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It has been a long time coming, but the time is finally right to buy Big Pharma. The last few years have been rough for the sector; looming patent expirations and jitters over the potential effects of ObamaCare have caused investors to dump large-cap pharmaceutical stocks like discarded medical waste. Health care was the worst performing sector in 2010, eking out less than 1% in a year when the S&P 500 returned nearly 13% (see chart). Only the utilities sector, which was hammered by rising interest rates, came close. All other sectors returned in excess of 9%, while some were well in excess of 20%. Outside of the financial sector — which was utterly decimated in the 2008 meltdown — health care was the worst-performing sector over the past five years as well, actually losing money over the period.

(Click to enlarge)

Perhaps not surprisingly, in a recent Barron’s poll, fully half of the strategists and institutional investors interviewed had a bearish view of the sector, and only one out of 12 was bullish. Investors — even professionals — have given up on the sector.

But as contrarian investors, these are exactly the kinds of opportunities we look for. When investors abandon a sector en masse, there is truth in the old trader’s cliché that “there is no one left to sell.” The downside is often limited, while the upside is enormous. This is what I see in the health care sector today. Many of the biggest names — such as Merck (NYSE:MRK), Pfizer (NYSE:PFE), Bristol Myers Squibb (NYSE:BMY), and Ely Lilly (NYSE:LLY) — sport forward P/E ratios in the high single digits and handsome (and safe) dividend yields.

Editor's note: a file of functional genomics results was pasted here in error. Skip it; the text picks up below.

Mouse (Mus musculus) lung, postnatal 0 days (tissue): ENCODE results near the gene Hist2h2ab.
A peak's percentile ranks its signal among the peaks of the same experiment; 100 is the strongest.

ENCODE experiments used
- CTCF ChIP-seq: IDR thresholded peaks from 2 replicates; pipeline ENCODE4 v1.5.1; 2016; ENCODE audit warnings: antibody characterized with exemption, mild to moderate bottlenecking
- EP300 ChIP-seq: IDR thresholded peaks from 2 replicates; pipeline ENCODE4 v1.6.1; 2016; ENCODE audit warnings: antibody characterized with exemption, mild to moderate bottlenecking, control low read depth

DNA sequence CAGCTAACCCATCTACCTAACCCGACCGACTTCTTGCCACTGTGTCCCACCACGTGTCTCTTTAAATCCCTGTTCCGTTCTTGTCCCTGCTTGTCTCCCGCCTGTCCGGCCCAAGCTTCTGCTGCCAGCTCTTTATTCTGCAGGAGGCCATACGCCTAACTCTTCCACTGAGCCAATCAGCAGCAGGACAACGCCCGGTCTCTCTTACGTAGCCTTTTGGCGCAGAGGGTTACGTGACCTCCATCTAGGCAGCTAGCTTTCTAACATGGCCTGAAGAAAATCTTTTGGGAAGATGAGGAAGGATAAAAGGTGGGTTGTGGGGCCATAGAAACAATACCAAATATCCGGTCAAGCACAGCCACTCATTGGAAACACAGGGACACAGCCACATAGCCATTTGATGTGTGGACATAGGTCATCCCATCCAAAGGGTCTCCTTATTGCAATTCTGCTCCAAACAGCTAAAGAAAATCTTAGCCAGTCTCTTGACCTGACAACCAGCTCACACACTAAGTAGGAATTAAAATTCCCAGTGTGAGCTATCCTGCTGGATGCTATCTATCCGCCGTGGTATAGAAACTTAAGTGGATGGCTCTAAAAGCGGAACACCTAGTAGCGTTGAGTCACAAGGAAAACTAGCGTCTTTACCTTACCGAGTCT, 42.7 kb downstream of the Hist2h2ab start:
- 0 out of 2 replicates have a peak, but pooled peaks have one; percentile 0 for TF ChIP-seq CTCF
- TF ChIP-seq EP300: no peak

Patent expirations will hurt the industry’s growth rates in the years ahead, but at current prices investors have already priced in zero growth. In the worst case scenario, investors in the sector will enjoy a steady stream of dividends while waiting for the sector to recover. And should the industry do even marginally better than the Street is currently forecasting, investors could see their shares explode to the upside.

The trade: Aggressive investors can buy shares of the ProShares Ultra Health Care ETF (NYSEARCA:RXL), which is a 2x leveraged fund on the Dow Jones U.S. Health Care Index. More conservative investors can buy shares of the iShares Dow Jones US Healthcare ETF (NYSEARCA:IYH), which is a straight, unleveraged fund based on the same index. As this article is going to press, U.S. stocks are looking somewhat extended, and I see a correction in the next month as being highly likely.

Aggressive investors choosing the leveraged RXL should wait for a pullback before buying shares, preferably near the recent lows of $48. Plan to hold for the remainder of 2011 or for a return of 50%. Once invested, use a stop loss near the 2010 lows around $41. Conservative investors opting to use the straight IYH can buy now, at market. Given the attractiveness of the valuations and the negative sentiment surrounding the sector, I consider the risk sufficiently low. Plan to hold for the remainder of 2011 or for a return of 25%.

Source: Two ETFs for the Boom in Big Pharma